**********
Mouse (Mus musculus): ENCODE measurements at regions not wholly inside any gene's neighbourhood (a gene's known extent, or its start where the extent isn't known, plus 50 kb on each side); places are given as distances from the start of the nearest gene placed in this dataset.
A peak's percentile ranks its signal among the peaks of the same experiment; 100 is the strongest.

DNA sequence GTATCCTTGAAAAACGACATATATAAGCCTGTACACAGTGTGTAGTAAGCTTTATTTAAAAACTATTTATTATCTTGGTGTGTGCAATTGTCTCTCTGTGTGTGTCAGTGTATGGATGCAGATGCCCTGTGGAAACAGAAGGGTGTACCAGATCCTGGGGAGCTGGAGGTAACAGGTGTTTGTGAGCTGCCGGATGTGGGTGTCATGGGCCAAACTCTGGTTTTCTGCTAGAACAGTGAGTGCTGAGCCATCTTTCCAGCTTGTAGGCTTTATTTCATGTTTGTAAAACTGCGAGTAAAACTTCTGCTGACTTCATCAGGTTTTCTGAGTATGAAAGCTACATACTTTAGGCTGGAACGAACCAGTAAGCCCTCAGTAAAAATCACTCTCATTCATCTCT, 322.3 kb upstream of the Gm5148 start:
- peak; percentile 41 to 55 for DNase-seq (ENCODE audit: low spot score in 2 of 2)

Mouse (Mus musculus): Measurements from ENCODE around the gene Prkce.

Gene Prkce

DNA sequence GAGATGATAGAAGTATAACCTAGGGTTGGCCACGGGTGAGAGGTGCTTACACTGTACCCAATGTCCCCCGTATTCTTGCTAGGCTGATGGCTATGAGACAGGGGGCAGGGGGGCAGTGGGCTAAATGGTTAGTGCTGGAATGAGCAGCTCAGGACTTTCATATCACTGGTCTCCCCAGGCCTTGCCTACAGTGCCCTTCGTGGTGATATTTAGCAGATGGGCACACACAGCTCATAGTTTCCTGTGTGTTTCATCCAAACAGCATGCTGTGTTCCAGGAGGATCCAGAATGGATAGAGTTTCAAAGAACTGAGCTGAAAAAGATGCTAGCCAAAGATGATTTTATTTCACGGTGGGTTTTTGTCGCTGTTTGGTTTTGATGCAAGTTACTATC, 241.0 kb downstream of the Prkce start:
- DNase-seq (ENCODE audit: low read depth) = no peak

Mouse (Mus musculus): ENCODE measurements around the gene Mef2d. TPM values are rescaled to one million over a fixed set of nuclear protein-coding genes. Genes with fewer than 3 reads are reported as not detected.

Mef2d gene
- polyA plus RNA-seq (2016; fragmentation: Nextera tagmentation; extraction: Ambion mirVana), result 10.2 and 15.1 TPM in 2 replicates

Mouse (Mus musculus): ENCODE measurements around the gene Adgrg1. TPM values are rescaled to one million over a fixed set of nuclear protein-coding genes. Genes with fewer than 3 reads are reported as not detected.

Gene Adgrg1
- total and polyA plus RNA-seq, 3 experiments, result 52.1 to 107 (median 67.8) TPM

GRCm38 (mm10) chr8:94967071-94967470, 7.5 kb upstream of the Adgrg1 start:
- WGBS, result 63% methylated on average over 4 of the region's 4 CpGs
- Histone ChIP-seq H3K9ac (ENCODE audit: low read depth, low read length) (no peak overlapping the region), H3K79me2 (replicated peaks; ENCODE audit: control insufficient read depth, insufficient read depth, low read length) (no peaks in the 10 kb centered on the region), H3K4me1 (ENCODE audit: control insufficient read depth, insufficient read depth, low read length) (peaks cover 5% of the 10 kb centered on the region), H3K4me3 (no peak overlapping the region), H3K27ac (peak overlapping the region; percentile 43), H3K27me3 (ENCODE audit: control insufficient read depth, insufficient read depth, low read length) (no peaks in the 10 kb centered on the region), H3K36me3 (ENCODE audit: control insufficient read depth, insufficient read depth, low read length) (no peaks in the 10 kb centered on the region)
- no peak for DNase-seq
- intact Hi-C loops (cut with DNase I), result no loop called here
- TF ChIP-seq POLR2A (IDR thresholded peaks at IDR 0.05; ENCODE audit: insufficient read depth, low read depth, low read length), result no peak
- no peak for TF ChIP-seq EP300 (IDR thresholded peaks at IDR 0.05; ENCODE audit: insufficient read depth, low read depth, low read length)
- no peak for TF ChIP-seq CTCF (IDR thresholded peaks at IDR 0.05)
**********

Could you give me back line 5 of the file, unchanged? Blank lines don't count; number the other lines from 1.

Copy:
Mouse (Mus musculus): Measurements from ENCODE around the gene Prkce.